After historically low steelhead runs in 2017, Oregon is hoping that numbers improve this year.
So far this winter season, Willamette Falls has recorded 596 steelhead on their migration upriver to spawn. Even though the steelhead numbers appear to be bouncing back from last year’s shortage, the Pacific Northwest has experienced a large decrease of salmon and steelhead populations in the past decade.
In 2017, the population dropped to a historic low. According to the Willamette Falls Annual Fish Passage Counts, only 822 steelhead returned for their winter spawn, down from the average 5,778. The extreme shortage has added to the local community’s fear that Willamette steelhead could be going extinct. Currently, Upper Willamette River steelhead are on the federal threatened species list. The steelhead population only fills a fraction of the first recorded 26,647 winter run in 1971.
This issue isn’t exclusive to the Willamette Valley area but is part of a regional environmental crisis. On their website, the Oregon Department of Fish and Wildlife report they have tried to address the steelhead issue since 1997. That year, they established the Oregon Plan for Salmon and Watersheds to decrease the gap between current and historical population averages.
“Many populations of chinook, coho, chum and steelhead were at a tiny fraction of their historic levels,” the website states. “At the same time, 13,326 miles of Oregon’s streams and rivers and 30 lakes did not meet the water quality standards that supported drinking water, recreation and fisheries.”
The steelhead are suffering from harsh ocean conditions, drought and habitat loss, according to a Statesman Journal article published on their website in Aug. 2017. One of the leading problems for Willamette steelhead are the sea lions that reside in the Willamette Falls area. According to the same Statesman Journal article, the sea lion population wiped out one-fourth of the steelhead population in 2016.
The Oregon Plan for Salmon and Watershed states, “Many factors combined to reduce the number of anadromous fish returning to Oregon streams to spawn. Factors that resulted from lack of understanding of how human activities affect salmonids included harvest, hatcheries, hydropower, and habitat changes. Natural factors, like predators and ocean conditions, also affect fish populations.”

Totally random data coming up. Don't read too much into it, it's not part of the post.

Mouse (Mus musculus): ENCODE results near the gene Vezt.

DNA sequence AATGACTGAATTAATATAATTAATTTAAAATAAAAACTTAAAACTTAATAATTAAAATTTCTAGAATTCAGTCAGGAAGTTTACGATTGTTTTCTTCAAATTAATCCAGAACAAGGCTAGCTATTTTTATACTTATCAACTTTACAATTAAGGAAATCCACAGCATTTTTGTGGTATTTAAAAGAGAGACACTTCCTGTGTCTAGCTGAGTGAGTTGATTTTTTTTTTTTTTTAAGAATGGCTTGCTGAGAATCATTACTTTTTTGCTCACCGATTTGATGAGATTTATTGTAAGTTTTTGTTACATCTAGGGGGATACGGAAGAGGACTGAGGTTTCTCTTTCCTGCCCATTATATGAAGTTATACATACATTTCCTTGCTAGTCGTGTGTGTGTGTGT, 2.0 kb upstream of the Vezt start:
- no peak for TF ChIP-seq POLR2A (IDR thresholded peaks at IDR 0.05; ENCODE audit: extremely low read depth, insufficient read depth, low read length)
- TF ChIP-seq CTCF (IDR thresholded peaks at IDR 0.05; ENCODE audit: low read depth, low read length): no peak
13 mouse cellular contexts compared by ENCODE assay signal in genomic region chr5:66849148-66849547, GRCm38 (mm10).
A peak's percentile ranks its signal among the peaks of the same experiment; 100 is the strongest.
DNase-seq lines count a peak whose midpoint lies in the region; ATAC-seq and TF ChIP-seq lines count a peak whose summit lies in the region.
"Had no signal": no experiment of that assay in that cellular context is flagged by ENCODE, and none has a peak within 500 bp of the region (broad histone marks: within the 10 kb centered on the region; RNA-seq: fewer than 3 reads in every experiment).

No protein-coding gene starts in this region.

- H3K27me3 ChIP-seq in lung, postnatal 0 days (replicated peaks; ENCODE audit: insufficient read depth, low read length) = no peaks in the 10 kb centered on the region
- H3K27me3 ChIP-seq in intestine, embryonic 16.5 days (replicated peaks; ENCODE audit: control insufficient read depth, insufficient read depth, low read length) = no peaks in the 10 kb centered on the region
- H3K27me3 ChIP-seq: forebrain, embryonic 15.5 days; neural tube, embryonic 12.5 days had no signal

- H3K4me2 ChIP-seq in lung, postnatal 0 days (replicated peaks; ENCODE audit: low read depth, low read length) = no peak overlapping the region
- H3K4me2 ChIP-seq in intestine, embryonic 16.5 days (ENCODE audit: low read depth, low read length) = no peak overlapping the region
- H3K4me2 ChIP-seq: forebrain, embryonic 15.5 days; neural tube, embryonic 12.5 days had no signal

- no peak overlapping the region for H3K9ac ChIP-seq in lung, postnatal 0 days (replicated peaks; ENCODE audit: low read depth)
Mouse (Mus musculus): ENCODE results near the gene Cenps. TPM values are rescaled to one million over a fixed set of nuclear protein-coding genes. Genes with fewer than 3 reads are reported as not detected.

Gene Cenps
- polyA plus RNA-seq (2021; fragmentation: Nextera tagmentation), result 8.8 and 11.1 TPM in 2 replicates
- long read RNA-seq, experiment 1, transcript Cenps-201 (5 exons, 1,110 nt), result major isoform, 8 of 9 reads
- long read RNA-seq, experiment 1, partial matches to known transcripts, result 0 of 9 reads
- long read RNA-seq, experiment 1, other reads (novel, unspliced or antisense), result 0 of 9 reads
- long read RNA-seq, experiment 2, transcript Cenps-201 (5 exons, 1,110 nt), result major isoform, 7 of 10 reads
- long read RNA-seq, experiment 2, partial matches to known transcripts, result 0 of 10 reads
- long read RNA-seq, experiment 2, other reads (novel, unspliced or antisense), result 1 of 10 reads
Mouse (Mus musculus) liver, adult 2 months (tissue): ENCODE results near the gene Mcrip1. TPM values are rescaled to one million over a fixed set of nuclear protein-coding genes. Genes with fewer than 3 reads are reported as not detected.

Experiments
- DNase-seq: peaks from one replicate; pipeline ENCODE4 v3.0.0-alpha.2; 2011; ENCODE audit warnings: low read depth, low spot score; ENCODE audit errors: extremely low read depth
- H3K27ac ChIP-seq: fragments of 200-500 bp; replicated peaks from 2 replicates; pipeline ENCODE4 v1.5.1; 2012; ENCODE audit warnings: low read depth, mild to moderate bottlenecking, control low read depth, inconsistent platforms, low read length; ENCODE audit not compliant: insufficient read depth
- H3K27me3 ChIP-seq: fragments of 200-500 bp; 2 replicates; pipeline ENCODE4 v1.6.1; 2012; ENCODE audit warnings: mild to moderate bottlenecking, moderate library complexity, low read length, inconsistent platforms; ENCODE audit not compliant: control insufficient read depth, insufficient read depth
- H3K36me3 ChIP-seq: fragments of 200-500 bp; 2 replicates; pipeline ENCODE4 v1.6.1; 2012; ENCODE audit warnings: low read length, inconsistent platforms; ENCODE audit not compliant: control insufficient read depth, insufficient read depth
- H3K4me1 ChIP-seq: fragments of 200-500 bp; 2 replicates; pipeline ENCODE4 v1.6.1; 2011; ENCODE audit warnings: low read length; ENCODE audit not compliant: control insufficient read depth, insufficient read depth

The Oregon rivers have supplied local residents with employment, food and recreation. Many communities rely on steelhead, salmon and other fish populations to bring in business. ODFW has acknowledged this and is working toward resolving the issue.
The Recreation Fishing Report for the Northwest Zone on the ODFW website states that “the Willamette winter steelhead fishery has yet to get going in earnest, but improving conditions should give anglers the break they’ve needed to effectively go after those winter fish.”
The Columbia Basin Fish and Wildlife News Bulletin posted the events of a public meeting where Laurie Weitkamp of National Oceanic and Atmospheric Administration Fisheries’ Northwest Fisheries Science Center explains, “If you look at forecasts, we’re getting back to more normal conditions, although there is still some warm water to the north. In 2018, the cooler coastal waters should be good for salmon entering the ocean.”
After a year of uncertainty, the actions taken to prevent the local steelhead population may be paying off. The steelhead numbers are starting to creep back up to the historical averages, but they aren’t out of rough water yet. There are still several weeks left in the winter season before any final conclusions can be made about the current run.